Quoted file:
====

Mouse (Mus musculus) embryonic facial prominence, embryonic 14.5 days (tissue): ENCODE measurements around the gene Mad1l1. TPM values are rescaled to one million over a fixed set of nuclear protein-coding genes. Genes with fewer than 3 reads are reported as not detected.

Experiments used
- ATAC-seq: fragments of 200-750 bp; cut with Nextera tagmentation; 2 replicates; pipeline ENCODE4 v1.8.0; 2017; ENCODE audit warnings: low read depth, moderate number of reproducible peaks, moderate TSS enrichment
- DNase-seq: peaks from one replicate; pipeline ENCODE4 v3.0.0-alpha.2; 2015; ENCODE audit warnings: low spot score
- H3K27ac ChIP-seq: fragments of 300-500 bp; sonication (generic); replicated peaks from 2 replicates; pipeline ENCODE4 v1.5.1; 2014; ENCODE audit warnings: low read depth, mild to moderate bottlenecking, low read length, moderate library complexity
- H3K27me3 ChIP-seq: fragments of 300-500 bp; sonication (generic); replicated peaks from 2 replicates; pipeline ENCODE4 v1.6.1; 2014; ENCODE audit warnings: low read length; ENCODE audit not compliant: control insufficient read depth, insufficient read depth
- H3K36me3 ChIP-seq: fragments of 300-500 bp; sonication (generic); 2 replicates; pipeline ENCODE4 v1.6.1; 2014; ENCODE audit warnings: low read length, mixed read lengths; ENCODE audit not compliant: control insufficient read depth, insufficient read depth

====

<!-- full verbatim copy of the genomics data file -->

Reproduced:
Mouse (Mus musculus) embryonic facial prominence, embryonic 14.5 days (tissue): ENCODE measurements around the gene Mad1l1. TPM values are rescaled to one million over a fixed set of nuclear protein-coding genes. Genes with fewer than 3 reads are reported as not detected.

Experiments used
- ATAC-seq: fragments of 200-750 bp; cut with Nextera tagmentation; 2 replicates; pipeline ENCODE4 v1.8.0; 2017; ENCODE audit warnings: low read depth, moderate number of reproducible peaks, moderate TSS enrichment
- DNase-seq: peaks from one replicate; pipeline ENCODE4 v3.0.0-alpha.2; 2015; ENCODE audit warnings: low spot score
- H3K27ac ChIP-seq: fragments of 300-500 bp; sonication (generic); replicated peaks from 2 replicates; pipeline ENCODE4 v1.5.1; 2014; ENCODE audit warnings: low read depth, mild to moderate bottlenecking, low read length, moderate library complexity
- H3K27me3 ChIP-seq: fragments of 300-500 bp; sonication (generic); replicated peaks from 2 replicates; pipeline ENCODE4 v1.6.1; 2014; ENCODE audit warnings: low read length; ENCODE audit not compliant: control insufficient read depth, insufficient read depth
- H3K36me3 ChIP-seq: fragments of 300-500 bp; sonication (generic); 2 replicates; pipeline ENCODE4 v1.6.1; 2014; ENCODE audit warnings: low read length, mixed read lengths; ENCODE audit not compliant: control insufficient read depth, insufficient read depth